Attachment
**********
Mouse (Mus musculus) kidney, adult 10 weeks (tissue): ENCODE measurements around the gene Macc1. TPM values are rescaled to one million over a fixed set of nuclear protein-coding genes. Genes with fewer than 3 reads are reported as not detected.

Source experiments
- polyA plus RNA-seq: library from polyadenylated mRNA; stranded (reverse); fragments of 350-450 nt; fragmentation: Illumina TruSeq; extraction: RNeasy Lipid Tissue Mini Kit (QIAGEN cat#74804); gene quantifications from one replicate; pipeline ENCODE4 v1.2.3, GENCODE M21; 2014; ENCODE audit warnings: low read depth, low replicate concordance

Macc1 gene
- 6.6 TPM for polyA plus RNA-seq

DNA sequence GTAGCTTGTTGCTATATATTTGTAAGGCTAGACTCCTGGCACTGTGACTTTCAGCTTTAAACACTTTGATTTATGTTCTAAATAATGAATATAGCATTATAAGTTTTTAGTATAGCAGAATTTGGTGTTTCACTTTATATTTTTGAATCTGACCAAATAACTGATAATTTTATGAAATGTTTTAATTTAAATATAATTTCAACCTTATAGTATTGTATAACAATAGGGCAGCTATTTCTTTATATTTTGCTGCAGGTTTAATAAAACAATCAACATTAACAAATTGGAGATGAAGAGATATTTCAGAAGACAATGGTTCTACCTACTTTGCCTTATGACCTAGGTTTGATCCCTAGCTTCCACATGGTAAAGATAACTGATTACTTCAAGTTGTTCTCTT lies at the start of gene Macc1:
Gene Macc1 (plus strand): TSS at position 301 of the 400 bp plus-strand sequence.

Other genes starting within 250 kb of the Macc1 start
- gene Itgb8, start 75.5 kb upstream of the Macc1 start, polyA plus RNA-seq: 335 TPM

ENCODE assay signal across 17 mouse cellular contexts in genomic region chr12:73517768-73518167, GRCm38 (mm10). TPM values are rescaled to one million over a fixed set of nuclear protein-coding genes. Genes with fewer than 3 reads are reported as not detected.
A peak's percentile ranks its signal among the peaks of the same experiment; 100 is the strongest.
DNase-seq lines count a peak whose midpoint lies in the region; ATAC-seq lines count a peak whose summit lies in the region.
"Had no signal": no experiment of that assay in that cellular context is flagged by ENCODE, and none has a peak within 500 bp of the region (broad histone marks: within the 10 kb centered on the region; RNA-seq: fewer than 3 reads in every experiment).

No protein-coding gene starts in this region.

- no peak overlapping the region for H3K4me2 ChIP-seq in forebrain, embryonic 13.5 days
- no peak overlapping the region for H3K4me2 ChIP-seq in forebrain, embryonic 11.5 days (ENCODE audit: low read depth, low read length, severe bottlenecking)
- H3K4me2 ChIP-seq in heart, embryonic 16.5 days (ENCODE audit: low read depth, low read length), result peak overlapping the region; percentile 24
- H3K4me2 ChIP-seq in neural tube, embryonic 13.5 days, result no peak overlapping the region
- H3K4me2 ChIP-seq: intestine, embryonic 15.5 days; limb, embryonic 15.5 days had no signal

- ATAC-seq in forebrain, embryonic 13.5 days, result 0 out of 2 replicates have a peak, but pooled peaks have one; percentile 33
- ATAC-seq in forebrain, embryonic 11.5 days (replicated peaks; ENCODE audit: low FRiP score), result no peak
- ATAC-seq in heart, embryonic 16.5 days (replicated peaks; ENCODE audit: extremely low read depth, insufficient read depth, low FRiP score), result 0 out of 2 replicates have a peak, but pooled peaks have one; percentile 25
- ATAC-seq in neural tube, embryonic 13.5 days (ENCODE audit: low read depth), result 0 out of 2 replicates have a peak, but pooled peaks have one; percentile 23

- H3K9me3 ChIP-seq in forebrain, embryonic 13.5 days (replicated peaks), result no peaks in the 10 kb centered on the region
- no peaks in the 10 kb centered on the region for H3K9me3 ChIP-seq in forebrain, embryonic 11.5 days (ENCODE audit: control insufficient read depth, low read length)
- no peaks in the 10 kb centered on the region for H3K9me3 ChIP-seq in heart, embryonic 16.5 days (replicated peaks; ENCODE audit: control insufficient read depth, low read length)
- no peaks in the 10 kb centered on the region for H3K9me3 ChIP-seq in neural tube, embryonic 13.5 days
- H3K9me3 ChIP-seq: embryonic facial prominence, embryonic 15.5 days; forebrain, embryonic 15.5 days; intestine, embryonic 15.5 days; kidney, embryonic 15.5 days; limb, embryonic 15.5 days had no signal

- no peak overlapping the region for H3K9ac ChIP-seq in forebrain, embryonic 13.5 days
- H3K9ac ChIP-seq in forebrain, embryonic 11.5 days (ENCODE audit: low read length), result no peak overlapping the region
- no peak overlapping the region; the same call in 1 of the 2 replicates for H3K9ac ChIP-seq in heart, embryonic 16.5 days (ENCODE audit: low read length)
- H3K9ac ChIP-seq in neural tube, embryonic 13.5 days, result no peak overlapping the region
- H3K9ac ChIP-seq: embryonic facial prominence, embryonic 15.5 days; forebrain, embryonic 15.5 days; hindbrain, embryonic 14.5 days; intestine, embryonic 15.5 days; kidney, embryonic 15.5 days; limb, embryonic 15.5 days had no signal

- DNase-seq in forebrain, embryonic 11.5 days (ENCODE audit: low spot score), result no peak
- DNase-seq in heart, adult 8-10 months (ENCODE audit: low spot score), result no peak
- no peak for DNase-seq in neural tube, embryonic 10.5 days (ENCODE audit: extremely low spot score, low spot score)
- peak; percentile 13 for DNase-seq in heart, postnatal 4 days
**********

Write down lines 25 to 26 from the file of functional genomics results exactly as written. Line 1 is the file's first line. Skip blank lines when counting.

- no peaks in the 10 kb centered on the region for H3K9me3 ChIP-seq in forebrain, embryonic 11.5 days (ENCODE audit: control insufficient read depth, low read length)
- no peaks in the 10 kb centered on the region for H3K9me3 ChIP-seq in heart, embryonic 16.5 days (replicated peaks; ENCODE audit: control insufficient read depth, low read length)